If we ask what are the institutions through which human beings achieve deep satisfactions in life, the answer is that there are just four: family, community, vocation, and faith. Two clarifications: “Community” can embrace people who are scattered geographically. “Vocation” can include avocations or causes. …

Seen in this light, the goal of social policy is to ensure that those institutions are robust and vital. And that’s what’s wrong with the European model. It doesn’t do that. It enfeebles every single one of them. …

The problem is this: Every time the government takes some of the trouble out of performing the functions of family, community, vocation, and faith, it also strips those institutions of some of their vitality–it drains some of the life from them. It’s inevitable. Families are not vital because the day-to-day tasks of raising children and being a good spouse are so much fun, but because the family has responsibility for doing important things that won’t get done unless the family does them. Communities are not vital because it’s so much fun to respond to our neighbors’ needs, but because the community has the responsibility for doing important things that won’t get done unless the community does them. Once that imperative has been met–family and community really do have the action–then an elaborate web of social norms, expectations, rewards, and punishments evolves over time that supports families and communities in performing their functions. When the government says it will take some of the trouble out of doing the things that families and communities evolved to do, it inevitably takes some of the action away from families and communities, and the web frays, and eventually disintegrates.

Murray’s lengthy speech is worth reading in its entirety, but here’s another key excerpt:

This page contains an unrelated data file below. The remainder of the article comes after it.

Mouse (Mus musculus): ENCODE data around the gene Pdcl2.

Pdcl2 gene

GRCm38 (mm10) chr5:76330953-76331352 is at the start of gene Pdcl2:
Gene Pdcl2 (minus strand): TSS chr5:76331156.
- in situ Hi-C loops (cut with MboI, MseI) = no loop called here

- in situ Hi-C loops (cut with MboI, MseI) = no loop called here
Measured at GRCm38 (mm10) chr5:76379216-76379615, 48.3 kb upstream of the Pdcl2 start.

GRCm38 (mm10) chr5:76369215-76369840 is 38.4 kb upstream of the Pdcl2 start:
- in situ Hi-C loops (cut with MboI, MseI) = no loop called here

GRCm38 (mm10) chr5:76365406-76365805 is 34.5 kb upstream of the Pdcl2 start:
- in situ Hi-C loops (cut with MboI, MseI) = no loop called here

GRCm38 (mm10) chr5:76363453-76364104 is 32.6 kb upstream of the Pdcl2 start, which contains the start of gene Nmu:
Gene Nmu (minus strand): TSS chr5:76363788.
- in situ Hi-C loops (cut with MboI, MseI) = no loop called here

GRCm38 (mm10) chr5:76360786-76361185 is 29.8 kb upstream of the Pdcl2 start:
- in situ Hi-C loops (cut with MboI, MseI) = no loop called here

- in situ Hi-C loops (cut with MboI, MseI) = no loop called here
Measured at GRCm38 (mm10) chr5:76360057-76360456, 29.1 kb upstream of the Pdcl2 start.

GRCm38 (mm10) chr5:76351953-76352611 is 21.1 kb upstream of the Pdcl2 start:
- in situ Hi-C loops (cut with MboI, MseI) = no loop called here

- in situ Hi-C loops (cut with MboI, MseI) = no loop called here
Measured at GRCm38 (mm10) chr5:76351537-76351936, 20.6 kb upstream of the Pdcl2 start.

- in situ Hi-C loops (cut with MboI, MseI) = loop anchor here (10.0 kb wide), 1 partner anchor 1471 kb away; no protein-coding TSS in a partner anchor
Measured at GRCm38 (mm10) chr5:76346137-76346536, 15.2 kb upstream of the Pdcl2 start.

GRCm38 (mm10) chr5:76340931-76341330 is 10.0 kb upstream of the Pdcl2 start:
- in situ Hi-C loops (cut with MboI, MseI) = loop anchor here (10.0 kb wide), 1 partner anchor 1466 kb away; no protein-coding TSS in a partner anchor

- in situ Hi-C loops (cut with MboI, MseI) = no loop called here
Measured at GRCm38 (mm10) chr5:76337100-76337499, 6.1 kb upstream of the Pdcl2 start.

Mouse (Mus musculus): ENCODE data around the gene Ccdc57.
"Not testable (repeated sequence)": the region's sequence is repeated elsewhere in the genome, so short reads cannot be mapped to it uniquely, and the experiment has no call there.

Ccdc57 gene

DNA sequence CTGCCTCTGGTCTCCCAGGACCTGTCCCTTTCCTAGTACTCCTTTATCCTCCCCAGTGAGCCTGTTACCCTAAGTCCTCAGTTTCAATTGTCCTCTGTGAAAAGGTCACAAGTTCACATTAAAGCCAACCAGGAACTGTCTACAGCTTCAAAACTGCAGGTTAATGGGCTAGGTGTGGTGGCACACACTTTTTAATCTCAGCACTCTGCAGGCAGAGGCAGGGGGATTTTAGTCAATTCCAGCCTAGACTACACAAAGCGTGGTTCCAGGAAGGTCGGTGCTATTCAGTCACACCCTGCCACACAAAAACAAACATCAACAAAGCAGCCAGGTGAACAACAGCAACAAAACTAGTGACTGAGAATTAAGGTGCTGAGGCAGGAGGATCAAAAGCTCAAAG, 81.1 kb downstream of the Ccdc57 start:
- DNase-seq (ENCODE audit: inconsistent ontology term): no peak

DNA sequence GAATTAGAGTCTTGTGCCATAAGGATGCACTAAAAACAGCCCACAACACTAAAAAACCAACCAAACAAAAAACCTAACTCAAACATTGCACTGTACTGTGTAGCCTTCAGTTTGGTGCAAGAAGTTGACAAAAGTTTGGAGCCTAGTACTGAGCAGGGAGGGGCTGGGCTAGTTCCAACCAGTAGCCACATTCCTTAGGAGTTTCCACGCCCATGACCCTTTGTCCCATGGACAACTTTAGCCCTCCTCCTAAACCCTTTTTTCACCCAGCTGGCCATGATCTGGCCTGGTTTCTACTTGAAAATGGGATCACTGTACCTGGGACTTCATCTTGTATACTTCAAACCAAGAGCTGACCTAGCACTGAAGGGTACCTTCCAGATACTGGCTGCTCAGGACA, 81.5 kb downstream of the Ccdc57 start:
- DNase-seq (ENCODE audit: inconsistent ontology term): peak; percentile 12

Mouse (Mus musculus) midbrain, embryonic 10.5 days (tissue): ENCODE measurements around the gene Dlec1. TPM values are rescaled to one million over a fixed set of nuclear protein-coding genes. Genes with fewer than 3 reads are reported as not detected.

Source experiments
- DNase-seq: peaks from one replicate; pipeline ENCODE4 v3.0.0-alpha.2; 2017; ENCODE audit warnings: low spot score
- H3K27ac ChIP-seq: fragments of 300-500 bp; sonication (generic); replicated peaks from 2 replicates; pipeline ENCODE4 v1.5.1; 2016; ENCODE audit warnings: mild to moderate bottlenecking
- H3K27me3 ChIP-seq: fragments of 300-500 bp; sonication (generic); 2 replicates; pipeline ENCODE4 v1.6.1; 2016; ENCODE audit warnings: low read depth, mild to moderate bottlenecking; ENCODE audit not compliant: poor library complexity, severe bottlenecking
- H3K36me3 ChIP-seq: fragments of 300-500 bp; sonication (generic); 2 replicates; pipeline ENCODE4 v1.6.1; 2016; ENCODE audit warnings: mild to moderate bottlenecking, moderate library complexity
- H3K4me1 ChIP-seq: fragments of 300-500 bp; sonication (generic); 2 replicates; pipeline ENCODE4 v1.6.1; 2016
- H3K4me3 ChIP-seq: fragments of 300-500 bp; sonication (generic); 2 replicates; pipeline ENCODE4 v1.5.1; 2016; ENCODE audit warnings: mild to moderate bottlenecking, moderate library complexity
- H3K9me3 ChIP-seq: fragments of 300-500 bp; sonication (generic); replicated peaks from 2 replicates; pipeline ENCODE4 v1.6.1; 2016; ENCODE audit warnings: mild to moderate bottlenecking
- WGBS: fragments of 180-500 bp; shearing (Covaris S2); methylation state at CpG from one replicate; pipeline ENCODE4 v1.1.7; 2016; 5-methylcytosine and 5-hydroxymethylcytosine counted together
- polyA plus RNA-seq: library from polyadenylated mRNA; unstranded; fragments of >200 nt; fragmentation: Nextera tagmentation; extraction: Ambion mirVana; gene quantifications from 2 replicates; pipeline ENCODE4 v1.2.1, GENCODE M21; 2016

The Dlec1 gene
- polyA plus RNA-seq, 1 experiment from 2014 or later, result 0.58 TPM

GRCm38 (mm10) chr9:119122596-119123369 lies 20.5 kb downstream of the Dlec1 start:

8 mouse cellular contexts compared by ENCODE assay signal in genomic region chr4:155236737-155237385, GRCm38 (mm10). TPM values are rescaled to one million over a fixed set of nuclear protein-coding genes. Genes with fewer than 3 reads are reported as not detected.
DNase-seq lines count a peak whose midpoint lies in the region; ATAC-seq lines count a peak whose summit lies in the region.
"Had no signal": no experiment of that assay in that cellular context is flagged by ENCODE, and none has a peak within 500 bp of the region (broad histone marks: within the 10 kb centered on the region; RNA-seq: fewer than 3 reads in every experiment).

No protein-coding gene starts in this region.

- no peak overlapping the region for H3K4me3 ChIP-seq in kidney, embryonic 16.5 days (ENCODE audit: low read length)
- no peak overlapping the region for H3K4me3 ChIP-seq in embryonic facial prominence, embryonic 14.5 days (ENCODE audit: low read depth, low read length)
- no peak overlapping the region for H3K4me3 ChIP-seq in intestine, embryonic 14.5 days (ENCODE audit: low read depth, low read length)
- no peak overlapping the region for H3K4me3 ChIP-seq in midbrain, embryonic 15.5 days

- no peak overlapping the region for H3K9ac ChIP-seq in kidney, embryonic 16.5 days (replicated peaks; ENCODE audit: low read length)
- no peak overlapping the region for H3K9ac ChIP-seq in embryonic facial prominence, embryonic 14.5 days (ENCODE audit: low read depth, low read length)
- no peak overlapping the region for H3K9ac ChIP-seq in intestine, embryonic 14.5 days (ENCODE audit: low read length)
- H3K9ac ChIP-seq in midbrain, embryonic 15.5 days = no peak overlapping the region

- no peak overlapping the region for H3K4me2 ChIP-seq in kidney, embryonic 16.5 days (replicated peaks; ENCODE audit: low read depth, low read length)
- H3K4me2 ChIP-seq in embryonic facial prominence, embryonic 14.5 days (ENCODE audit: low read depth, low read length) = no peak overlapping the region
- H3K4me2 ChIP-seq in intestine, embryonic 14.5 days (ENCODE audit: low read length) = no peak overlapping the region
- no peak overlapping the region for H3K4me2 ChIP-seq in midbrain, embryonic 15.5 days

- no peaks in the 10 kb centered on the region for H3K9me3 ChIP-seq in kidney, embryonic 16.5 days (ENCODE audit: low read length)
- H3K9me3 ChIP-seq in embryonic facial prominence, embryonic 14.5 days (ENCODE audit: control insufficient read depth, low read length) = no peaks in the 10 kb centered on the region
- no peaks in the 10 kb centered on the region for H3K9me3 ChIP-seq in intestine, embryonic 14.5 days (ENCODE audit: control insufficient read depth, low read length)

American exceptionalism is not just something that Americans claim for themselves. Historically, Americans have been different as a people, even peculiar, and everyone around the world has recognized it. I’m thinking of qualities such as American optimism even when there doesn’t seem to be any good reason for it. That’s quite uncommon among the peoples of the world. There is the striking lack of class envy in America–by and large, Americans celebrate others’ success instead of resenting it. That’s just about unique, certainly compared to European countries, and something that drives European intellectuals crazy. And then there is perhaps the most important symptom of all, the signature of American exceptionalism–the assumption by most Americans that they are in control of their own destinies. It is hard to think of a more inspiriting quality for a population to possess, and the American population still possesses it to an astonishing degree. No other country comes close. …

The exceptionalism has not been a figment of anyone’s imagination, and it has been wonderful. But it isn’t something in the water that has made us that way. It comes from the cultural capital generated by the system that the Founders laid down, a system that says people must be free to live life as they see fit and to be responsible for the consequences of their actions; that it is not the government’s job to protect people from themselves; that it is not the government’s job to stage-manage how people interact with each other. Discard the system that created the cultural capital, and the qualities we love about Americans can go away. In some circles, they are going away.

Some level of increased government intervention is necessary to avoid catastrophic damage to the global economy.  But the Obama administration, having decided not to let a good crisis go to waste, has set off on a course that will vastly increase the scope of government power.  This needs to be resisted.